Camp Fire Wood

Some Manitoba provincial parks like William Lake have free firewood (in piles outside), and some like Birds Hill have firewood for sale ($8 this summer for a bundle of dry, covered wood). Some parks like Stephenfield have firewood for sale just outside the park.

This last summer I stayed at Pickerel Point Campground which is on Madge Lake in the Saskatchewan provincial park called Duck Mountain. The firewood was free, but was very green and was piled in heaps exposed to mud on the bottom and rain.

So what makes good firewood?

  • Clean of dirt and mud.
  • No or very little bark.
  • Old cuts so that the sap dries out. Preferably stored dry for a year.
  • Dry rotten wood burns quickly.
  • Small pieces.
  • No leaves, grass, or twigs.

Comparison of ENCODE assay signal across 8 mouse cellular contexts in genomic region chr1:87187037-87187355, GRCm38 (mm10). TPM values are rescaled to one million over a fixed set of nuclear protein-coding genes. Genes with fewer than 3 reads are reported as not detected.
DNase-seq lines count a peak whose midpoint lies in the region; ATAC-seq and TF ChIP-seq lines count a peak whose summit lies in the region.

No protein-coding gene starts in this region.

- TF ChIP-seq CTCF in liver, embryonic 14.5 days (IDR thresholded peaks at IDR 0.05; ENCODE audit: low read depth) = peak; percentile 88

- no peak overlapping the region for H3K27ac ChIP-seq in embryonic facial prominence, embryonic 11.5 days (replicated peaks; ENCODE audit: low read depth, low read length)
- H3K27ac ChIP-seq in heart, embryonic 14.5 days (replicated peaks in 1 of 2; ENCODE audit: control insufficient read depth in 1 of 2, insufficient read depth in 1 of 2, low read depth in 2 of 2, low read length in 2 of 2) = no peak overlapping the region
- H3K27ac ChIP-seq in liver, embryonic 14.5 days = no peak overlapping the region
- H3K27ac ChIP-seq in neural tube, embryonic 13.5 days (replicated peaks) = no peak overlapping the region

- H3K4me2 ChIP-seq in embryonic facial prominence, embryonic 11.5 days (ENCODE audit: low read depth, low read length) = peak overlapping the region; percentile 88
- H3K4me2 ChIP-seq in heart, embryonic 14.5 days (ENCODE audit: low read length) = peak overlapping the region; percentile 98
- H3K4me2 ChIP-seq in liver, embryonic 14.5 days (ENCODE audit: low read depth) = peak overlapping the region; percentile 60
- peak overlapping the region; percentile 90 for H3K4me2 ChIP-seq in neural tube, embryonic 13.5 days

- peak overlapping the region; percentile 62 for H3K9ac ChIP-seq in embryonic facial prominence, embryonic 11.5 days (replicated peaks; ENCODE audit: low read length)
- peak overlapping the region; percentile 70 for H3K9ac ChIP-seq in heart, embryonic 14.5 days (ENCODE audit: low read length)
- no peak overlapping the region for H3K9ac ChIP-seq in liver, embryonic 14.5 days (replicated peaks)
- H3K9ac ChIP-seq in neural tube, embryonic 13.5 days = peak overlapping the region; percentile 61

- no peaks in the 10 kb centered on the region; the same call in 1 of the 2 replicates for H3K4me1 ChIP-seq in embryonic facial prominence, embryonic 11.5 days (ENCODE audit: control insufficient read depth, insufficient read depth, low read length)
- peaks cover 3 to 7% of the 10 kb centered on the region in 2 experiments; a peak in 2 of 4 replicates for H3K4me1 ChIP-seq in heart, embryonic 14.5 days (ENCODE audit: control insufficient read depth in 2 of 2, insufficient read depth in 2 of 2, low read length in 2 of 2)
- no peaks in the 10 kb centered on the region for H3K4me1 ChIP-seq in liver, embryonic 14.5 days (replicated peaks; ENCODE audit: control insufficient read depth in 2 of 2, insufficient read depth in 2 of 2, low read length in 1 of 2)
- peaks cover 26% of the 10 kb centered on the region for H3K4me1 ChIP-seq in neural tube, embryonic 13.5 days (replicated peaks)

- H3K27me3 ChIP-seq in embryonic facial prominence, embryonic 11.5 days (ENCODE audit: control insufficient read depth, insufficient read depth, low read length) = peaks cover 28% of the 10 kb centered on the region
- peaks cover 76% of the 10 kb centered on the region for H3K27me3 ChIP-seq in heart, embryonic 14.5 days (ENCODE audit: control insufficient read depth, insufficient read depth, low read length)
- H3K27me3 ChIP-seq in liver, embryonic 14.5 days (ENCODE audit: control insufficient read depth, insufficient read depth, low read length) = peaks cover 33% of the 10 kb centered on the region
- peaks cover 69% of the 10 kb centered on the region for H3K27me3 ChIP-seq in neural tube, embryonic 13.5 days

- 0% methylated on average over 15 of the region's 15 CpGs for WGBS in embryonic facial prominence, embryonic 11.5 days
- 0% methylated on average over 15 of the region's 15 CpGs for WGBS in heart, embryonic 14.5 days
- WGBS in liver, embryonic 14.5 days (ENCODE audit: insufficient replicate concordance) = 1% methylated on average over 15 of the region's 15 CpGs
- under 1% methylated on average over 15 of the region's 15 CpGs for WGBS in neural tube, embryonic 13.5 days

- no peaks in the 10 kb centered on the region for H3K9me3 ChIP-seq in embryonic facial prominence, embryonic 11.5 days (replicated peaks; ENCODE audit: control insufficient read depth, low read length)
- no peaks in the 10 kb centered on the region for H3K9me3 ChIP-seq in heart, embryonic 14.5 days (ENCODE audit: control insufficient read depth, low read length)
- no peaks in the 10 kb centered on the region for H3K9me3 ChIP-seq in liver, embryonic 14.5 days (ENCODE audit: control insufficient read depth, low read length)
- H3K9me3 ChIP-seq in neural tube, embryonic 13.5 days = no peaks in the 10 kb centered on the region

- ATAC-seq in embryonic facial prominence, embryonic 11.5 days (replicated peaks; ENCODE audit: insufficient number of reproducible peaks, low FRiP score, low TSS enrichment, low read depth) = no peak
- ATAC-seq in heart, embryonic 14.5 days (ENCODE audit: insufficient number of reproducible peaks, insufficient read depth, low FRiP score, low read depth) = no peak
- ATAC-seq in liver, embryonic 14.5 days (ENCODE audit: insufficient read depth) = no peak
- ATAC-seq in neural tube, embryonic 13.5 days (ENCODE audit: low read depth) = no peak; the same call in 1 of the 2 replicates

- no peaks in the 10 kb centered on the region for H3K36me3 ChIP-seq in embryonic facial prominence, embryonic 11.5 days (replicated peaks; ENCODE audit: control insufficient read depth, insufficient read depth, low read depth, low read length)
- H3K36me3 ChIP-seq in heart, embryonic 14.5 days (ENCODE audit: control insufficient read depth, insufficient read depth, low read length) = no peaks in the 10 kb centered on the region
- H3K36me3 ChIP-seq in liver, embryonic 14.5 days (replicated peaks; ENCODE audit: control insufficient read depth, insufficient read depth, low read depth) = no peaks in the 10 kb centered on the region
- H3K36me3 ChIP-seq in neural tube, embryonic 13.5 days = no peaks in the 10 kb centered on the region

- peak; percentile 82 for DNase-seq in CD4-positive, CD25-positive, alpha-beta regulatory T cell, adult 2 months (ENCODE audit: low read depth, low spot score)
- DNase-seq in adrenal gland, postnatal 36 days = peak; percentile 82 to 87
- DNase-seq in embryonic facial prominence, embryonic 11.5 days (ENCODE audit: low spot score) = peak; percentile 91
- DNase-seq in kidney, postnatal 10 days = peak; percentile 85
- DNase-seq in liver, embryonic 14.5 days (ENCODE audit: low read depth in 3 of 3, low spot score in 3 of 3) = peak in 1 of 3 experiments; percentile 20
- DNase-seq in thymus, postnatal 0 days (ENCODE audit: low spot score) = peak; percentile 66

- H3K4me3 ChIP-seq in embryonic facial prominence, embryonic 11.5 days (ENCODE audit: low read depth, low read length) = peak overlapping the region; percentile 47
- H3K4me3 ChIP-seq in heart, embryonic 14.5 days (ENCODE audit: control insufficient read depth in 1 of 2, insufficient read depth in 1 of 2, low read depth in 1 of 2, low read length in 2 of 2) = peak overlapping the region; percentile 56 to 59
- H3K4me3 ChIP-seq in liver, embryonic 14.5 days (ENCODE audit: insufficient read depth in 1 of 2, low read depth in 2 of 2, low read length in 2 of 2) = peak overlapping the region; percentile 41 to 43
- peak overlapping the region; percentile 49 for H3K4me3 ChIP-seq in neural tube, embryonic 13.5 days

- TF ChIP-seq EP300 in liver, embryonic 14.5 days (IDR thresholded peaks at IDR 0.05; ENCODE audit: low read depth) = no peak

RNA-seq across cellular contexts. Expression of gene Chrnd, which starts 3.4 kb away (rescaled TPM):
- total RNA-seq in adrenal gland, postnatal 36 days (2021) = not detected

Using a hatchet, you can remove thick bark and make cuts in some dryer wood. Using an axe you can cut up wood that is more wet, or larger. Other options include mechanical splitting devices (hand, pneumatic, electric or gas powered), a wedge and mallet/hammer…

Remember more air gaps in upper surface area (e.g. small pieces) means more oxygen for combustion, and more upper surface area means less ash and more fuel available to burn. This also means arrangement of small pieces is important. It also means larger, pieces burn slower which can be an advantage for longer fires.

NASA recently studied fire in space aboard the International Space Station (ISS) and since there’s no upper side to fuel, ended up with interesting results. I suspect liquid fuel benefits from dispersion of burned fuel if the burned fuel is less dense. No upper side also makes it harder to extinguish flames as fuel needs to be covered from all sides in an even form so that it doesn’t cause propulsion (think rockets, and newton’s laws of motion). This is however getting a bit off topic.
More information on NASA’s fire studies at: http://www.space.com/13766-international-space-station-flex-fire-research.html and http://www.nasa.gov/mission_pages/station/research/experiments/FLEX-2.html and other places.

Drew Daniels

Comments are closed.